Impacts of the Bill: Gardner asked about Councilmember thoughts on the Bill. Resident Wels reported that Council Chair Waters is in favor of striking the Gold Coast language from Bill 41. He discussed his communication efforts with other Councilmembers. Councilmember Say responded that the provision was not initiated by the City Council, and discussed his desire to hear both sides of the issue. Wels expressed concerns with the potential overcrowding of the Gold Coast should the bill pass. Resident Christine Otto Zaa commented that the Gold Coast is an apartment district, expressing concerns that the zoning would effectively be changed if the bill passed as written. Chair Schneider asked about how property owners in the Gold Coast obtain the non-conforming use permits and Resident Zaa clarified that those who already have non-conforming use permits will not be affected by this bill. Councilmember Say reported that he will hear out the Department of Planning and Permitting (DPP) testimony regarding the position to include the Gold Coast in Bill 41. He discussed the difficulty faced by the DPP and the Department of Budget and Fiscal Services (BFS) regarding the property taxes of those who have non-conforming use permits in the Gold Coast.

Resolution Language: Gardner commented that she liked the intent of the resolution, but expressed concerns with the draft language. Resident Edward Wels reported that the committee meets on March 3, 2022 adding that there might not be enough time to pass a resolution after tonight.

Gardner MOVED for the Kaimuki Neighborhood Board No. 4 to place this on the agenda for the following meeting. Vice Chair Hoe clarified that requesting an item on the agenda for the next meeting does not require a motion.


Information and diagrams at this link:

Kaimuki Parking Lots Repaving: Chair Schneider announced that the Department of Parks and Recreation (DPR) will be repaving the parking lots for three (3) Kaimuk parks: Petrie Park, February 7, 2022 - February 8, 2022; Wai'alae Beach Park, February 7, 2022 - February 12, 2022; Kilauea Park, February 14, 2022 - February, 25, 2022

Discussion regarding Senate Bill (SB) 3176 and SB 2580 related to large dwelling units in residential areas:

Legislation: Resident Christine Otto Zaa discussed legislation (SB3176 and SB24580) introduced by State Senator Stanley Chang to increase density in residential districts. Senator Stanley Chang reported on his legislation initiative, including the following: addressing housing shortages to take State-owned lands near the rail stations to develop high density housing; funding to HPHA to rehabilitate 264 empty units to be in compliance with federal health and safety standards; designating state owned lands along the rail as important housing lands; and gender equity for restrooms in public amusement facilities. Chair Schneider requested comments regarding SB3176 and SB2580.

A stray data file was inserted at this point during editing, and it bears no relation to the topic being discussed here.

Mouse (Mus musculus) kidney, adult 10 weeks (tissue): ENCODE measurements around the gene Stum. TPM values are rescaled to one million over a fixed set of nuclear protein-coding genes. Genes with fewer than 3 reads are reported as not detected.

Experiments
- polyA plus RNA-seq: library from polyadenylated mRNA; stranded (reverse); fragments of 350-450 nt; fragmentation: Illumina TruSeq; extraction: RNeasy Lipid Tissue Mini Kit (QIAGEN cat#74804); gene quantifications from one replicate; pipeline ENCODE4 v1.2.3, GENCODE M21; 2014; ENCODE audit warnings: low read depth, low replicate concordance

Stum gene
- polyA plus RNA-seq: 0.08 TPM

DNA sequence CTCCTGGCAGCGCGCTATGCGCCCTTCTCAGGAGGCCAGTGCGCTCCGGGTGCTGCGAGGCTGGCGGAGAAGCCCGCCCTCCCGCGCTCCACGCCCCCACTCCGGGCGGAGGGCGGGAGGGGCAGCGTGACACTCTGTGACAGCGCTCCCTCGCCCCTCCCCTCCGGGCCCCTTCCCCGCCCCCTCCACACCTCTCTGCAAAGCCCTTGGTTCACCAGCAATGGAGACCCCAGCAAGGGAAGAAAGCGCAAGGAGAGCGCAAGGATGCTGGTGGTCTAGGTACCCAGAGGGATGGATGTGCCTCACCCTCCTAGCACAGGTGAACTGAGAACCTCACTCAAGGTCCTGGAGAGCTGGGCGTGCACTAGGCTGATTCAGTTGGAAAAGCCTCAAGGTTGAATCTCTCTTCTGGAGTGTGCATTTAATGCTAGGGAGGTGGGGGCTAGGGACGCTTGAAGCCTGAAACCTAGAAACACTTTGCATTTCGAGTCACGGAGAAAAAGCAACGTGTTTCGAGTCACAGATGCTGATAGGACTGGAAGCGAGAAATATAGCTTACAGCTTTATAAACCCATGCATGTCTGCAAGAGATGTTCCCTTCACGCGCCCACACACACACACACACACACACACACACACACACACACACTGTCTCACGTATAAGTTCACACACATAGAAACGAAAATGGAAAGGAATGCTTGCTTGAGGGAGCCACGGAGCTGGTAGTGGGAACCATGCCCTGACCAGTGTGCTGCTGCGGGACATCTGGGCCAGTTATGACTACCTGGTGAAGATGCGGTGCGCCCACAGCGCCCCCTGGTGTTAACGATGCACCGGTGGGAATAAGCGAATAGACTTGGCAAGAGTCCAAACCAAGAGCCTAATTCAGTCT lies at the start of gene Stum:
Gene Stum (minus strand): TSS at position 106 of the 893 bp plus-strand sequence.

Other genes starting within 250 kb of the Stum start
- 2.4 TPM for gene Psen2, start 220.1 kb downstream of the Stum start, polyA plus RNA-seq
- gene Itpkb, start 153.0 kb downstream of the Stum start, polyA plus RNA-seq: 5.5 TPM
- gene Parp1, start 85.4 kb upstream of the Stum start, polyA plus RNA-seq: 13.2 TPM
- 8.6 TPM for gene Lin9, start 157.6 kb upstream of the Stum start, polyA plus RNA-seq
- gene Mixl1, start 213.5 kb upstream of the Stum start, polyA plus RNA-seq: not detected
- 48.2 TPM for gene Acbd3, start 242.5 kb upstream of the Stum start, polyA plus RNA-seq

SB 3176: Chair Schneider asked and Senator Chang clarified that the language of SB3176 is permissive, not prescriptive; he clarified that the bill would allow, not force, each county to construct four (4) dwelling units on land zoned where single-family dwelling units are permitted.

SB 2580: Chair Schneider asked and Senator Chang clarified that SB 2580 would not prohibit the building of up to 10 housing units on any lot where a residential dwelling unit is permitted, in compliance with existing requirements. Chair Schneider asked and Senator Chang responded that up to 10 units could be permitted in an R-5 zoned area, so long as no existing requirements are violated. Christine Otto Zaa asked Senator Chang to clarify the purpose of SB 2580 if construction must still meet existing requirements. Senator Chang clarified that his vision of solving the housing crisis involves constructing many high density housing units on state owned land. He commented that other solutions he does not prefer have been proposed involving collaboration with the private sector, and discussed the history of similar legislation in other states and cities. He emphasized the importance of this type of discussion in the national housing shortage issue.